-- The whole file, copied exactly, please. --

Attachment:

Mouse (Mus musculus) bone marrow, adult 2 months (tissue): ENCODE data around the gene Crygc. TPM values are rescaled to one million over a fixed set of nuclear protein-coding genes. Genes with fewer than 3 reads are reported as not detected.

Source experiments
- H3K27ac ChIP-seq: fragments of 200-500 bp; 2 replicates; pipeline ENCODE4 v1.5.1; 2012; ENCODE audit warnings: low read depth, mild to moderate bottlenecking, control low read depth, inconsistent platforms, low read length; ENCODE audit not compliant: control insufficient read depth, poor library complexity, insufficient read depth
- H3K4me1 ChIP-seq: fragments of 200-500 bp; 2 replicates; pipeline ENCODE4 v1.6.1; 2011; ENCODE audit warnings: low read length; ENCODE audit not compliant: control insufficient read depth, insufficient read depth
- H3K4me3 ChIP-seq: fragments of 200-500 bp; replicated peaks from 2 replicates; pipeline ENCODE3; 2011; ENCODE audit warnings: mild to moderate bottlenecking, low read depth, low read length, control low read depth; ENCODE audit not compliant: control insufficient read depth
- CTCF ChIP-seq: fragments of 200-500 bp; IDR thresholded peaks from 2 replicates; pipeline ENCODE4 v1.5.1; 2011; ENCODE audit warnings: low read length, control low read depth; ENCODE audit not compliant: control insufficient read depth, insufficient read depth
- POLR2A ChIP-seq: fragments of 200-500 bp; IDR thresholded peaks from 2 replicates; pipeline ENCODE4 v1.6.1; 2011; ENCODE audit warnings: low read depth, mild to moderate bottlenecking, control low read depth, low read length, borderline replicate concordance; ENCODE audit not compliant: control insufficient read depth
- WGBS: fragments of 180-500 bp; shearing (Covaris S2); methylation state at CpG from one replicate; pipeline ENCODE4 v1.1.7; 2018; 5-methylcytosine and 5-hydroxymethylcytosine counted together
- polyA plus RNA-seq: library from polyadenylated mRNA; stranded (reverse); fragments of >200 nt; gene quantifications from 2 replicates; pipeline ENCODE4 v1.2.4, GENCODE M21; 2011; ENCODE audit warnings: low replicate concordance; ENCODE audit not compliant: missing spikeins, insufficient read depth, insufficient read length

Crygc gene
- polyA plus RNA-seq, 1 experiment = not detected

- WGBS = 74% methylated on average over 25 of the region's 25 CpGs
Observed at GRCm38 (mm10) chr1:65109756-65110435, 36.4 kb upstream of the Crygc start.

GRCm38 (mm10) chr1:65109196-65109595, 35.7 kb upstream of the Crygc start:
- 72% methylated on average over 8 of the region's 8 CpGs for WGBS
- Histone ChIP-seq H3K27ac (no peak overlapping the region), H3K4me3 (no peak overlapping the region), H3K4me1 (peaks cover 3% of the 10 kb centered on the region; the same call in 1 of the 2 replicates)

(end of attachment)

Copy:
Mouse (Mus musculus) bone marrow, adult 2 months (tissue): ENCODE data around the gene Crygc. TPM values are rescaled to one million over a fixed set of nuclear protein-coding genes. Genes with fewer than 3 reads are reported as not detected.

Source experiments
- H3K27ac ChIP-seq: fragments of 200-500 bp; 2 replicates; pipeline ENCODE4 v1.5.1; 2012; ENCODE audit warnings: low read depth, mild to moderate bottlenecking, control low read depth, inconsistent platforms, low read length; ENCODE audit not compliant: control insufficient read depth, poor library complexity, insufficient read depth
- H3K4me1 ChIP-seq: fragments of 200-500 bp; 2 replicates; pipeline ENCODE4 v1.6.1; 2011; ENCODE audit warnings: low read length; ENCODE audit not compliant: control insufficient read depth, insufficient read depth
- H3K4me3 ChIP-seq: fragments of 200-500 bp; replicated peaks from 2 replicates; pipeline ENCODE3; 2011; ENCODE audit warnings: mild to moderate bottlenecking, low read depth, low read length, control low read depth; ENCODE audit not compliant: control insufficient read depth
- CTCF ChIP-seq: fragments of 200-500 bp; IDR thresholded peaks from 2 replicates; pipeline ENCODE4 v1.5.1; 2011; ENCODE audit warnings: low read length, control low read depth; ENCODE audit not compliant: control insufficient read depth, insufficient read depth
- POLR2A ChIP-seq: fragments of 200-500 bp; IDR thresholded peaks from 2 replicates; pipeline ENCODE4 v1.6.1; 2011; ENCODE audit warnings: low read depth, mild to moderate bottlenecking, control low read depth, low read length, borderline replicate concordance; ENCODE audit not compliant: control insufficient read depth
- WGBS: fragments of 180-500 bp; shearing (Covaris S2); methylation state at CpG from one replicate; pipeline ENCODE4 v1.1.7; 2018; 5-methylcytosine and 5-hydroxymethylcytosine counted together
- polyA plus RNA-seq: library from polyadenylated mRNA; stranded (reverse); fragments of >200 nt; gene quantifications from 2 replicates; pipeline ENCODE4 v1.2.4, GENCODE M21; 2011; ENCODE audit warnings: low replicate concordance; ENCODE audit not compliant: missing spikeins, insufficient read depth, insufficient read length

Crygc gene
- polyA plus RNA-seq, 1 experiment = not detected

- WGBS = 74% methylated on average over 25 of the region's 25 CpGs
Observed at GRCm38 (mm10) chr1:65109756-65110435, 36.4 kb upstream of the Crygc start.

GRCm38 (mm10) chr1:65109196-65109595, 35.7 kb upstream of the Crygc start:
- 72% methylated on average over 8 of the region's 8 CpGs for WGBS
- Histone ChIP-seq H3K27ac (no peak overlapping the region), H3K4me3 (no peak overlapping the region), H3K4me1 (peaks cover 3% of the 10 kb centered on the region; the same call in 1 of the 2 replicates)